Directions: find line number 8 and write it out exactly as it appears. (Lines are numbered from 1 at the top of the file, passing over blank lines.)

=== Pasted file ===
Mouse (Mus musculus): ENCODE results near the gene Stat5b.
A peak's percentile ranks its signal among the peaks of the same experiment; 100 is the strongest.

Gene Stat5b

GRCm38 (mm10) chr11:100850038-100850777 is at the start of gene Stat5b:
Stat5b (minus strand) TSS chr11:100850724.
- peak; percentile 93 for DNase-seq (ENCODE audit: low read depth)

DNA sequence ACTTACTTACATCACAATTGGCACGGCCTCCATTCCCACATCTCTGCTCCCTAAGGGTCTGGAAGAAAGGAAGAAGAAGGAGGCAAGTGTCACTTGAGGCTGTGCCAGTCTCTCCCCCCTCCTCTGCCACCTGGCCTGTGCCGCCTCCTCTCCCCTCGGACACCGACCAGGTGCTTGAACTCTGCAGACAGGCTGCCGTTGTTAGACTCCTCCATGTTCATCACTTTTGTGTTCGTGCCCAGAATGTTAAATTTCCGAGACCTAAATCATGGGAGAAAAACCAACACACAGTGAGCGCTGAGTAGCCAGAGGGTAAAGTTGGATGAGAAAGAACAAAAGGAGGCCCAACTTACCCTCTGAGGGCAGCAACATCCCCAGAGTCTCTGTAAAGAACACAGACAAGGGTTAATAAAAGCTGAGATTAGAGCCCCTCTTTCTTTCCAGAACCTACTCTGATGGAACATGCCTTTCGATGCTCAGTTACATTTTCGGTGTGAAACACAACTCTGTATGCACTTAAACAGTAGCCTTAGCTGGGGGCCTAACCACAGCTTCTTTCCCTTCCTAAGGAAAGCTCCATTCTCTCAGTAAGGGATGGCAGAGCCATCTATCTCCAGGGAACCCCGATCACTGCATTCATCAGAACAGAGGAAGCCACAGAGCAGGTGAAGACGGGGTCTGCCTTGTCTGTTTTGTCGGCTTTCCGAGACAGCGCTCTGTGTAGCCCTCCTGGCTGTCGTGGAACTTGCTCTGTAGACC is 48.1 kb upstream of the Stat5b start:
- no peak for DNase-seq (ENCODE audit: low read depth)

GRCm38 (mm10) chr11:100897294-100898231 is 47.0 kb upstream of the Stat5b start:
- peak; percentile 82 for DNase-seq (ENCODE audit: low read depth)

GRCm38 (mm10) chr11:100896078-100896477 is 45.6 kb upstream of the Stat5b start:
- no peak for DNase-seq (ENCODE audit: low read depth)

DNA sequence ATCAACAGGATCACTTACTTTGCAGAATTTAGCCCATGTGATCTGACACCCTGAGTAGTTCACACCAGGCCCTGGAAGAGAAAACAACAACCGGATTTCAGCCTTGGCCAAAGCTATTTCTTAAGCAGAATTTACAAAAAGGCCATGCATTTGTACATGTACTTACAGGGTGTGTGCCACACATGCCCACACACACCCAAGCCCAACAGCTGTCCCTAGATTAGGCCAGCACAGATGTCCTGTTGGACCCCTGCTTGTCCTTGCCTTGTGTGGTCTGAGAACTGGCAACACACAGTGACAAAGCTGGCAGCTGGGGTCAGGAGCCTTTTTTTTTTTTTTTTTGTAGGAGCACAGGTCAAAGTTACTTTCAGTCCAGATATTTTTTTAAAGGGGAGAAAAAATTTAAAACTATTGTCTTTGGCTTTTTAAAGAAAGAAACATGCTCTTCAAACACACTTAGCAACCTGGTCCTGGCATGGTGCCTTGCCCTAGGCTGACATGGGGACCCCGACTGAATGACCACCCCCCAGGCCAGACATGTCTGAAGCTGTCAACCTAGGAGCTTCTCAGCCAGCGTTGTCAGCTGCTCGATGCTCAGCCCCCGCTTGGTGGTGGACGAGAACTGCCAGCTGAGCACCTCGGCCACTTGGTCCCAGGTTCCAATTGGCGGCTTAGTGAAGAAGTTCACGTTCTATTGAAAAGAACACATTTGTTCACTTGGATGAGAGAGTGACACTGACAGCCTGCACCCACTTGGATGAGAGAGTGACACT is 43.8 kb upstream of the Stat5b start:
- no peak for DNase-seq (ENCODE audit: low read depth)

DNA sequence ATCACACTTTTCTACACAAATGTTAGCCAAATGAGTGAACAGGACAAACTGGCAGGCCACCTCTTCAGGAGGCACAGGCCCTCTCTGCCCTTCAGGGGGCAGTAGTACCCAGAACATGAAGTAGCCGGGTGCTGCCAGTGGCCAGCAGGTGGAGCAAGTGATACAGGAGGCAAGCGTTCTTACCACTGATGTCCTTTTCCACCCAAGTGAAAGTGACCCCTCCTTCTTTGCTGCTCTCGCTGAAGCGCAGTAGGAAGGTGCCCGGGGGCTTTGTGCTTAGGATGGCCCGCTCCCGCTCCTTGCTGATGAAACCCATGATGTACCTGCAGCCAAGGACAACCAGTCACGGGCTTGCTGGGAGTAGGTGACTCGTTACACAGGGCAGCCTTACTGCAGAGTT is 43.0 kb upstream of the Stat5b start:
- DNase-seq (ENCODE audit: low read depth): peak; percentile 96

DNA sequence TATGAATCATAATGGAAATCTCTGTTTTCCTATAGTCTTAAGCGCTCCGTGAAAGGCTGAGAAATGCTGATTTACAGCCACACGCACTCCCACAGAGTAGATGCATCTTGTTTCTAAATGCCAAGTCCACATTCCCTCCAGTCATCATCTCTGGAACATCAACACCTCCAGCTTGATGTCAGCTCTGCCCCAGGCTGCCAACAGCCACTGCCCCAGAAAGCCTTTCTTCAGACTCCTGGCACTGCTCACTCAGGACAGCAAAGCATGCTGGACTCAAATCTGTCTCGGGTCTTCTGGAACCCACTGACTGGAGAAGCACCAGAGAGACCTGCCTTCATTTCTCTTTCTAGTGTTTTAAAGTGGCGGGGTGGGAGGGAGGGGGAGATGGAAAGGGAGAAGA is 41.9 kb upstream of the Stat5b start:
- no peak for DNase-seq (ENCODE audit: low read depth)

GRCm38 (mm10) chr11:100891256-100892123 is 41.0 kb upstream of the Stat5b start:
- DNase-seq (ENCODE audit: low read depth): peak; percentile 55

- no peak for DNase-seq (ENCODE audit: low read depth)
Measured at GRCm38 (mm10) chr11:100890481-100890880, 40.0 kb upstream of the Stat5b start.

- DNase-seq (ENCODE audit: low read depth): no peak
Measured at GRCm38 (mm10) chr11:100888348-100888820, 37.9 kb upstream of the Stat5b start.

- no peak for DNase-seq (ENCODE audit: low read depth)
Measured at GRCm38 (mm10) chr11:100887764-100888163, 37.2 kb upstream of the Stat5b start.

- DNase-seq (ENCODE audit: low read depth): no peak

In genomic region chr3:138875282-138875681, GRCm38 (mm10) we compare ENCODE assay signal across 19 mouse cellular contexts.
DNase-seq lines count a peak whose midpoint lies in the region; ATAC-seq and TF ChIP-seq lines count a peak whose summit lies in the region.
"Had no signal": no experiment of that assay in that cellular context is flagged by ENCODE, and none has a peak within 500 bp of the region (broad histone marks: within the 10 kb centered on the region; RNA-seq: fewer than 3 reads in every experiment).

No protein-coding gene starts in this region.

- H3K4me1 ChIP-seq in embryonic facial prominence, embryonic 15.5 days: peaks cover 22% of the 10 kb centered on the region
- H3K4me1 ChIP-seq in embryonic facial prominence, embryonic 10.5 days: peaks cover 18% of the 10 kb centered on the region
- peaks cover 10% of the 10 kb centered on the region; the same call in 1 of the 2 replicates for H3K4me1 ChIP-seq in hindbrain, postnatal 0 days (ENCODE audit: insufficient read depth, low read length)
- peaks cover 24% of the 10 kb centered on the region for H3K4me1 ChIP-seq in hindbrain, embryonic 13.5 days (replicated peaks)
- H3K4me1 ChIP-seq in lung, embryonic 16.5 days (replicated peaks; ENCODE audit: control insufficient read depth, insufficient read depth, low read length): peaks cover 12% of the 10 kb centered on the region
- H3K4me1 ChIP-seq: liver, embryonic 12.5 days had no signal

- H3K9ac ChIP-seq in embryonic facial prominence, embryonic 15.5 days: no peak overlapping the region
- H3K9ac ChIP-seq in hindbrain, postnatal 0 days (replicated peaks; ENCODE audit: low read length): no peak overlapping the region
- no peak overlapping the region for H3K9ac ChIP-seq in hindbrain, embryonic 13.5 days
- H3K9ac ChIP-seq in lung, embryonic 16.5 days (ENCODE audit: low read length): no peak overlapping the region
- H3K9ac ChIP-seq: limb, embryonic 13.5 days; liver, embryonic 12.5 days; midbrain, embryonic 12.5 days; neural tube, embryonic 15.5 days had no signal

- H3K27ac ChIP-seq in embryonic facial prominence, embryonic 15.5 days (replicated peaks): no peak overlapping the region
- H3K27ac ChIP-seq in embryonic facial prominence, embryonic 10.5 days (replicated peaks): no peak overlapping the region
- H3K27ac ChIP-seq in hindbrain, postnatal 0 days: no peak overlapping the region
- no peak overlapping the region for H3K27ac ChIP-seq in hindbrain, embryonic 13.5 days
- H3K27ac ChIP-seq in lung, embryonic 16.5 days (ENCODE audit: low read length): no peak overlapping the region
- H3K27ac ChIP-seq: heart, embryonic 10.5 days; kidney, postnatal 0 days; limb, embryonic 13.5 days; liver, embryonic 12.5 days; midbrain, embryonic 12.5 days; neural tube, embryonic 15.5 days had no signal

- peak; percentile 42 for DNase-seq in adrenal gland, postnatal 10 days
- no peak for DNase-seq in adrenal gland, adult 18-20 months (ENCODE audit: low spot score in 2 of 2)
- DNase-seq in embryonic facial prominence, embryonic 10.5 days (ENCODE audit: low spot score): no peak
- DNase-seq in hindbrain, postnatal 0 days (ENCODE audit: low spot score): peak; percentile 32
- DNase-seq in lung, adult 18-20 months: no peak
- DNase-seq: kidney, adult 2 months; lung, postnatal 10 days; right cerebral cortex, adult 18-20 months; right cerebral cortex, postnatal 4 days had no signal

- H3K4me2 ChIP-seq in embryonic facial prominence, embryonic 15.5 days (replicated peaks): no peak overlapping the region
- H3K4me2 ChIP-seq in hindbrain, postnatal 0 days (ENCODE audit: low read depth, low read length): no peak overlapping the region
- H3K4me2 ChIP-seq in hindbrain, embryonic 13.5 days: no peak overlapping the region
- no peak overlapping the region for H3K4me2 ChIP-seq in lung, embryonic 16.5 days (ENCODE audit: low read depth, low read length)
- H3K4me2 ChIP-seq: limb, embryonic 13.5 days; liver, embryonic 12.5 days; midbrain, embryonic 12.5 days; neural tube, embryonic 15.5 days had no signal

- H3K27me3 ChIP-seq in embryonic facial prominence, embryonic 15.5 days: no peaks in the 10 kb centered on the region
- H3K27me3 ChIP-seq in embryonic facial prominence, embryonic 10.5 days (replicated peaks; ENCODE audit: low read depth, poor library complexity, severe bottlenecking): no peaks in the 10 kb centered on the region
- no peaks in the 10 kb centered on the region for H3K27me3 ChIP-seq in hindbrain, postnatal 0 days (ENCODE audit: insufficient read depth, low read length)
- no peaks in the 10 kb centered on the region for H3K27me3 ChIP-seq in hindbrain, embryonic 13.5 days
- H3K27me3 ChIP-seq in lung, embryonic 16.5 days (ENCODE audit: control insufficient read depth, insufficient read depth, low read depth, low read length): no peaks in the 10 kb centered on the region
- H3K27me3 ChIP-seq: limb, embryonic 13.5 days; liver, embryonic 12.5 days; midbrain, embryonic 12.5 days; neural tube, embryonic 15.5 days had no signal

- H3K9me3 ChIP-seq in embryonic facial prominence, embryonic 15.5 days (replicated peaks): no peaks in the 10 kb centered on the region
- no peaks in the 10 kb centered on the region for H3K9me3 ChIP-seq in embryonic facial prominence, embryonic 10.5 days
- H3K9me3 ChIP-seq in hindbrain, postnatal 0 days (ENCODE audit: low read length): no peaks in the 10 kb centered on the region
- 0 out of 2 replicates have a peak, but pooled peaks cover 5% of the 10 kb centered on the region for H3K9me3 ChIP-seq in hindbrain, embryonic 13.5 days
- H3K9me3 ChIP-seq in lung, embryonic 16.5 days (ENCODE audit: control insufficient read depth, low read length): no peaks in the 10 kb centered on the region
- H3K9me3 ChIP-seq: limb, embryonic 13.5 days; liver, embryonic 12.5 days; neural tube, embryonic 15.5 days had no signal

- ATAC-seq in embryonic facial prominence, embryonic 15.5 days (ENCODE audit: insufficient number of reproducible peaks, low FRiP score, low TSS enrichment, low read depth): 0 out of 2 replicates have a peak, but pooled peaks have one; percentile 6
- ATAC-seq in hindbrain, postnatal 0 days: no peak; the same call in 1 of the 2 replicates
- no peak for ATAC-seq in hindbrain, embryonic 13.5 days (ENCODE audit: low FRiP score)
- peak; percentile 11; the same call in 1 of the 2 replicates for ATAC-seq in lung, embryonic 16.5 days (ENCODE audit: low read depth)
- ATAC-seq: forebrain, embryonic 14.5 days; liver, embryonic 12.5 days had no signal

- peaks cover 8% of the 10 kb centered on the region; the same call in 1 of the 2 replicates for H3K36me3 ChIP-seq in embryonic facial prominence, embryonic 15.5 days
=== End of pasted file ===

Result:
- no peak for DNase-seq (ENCODE audit: low read depth)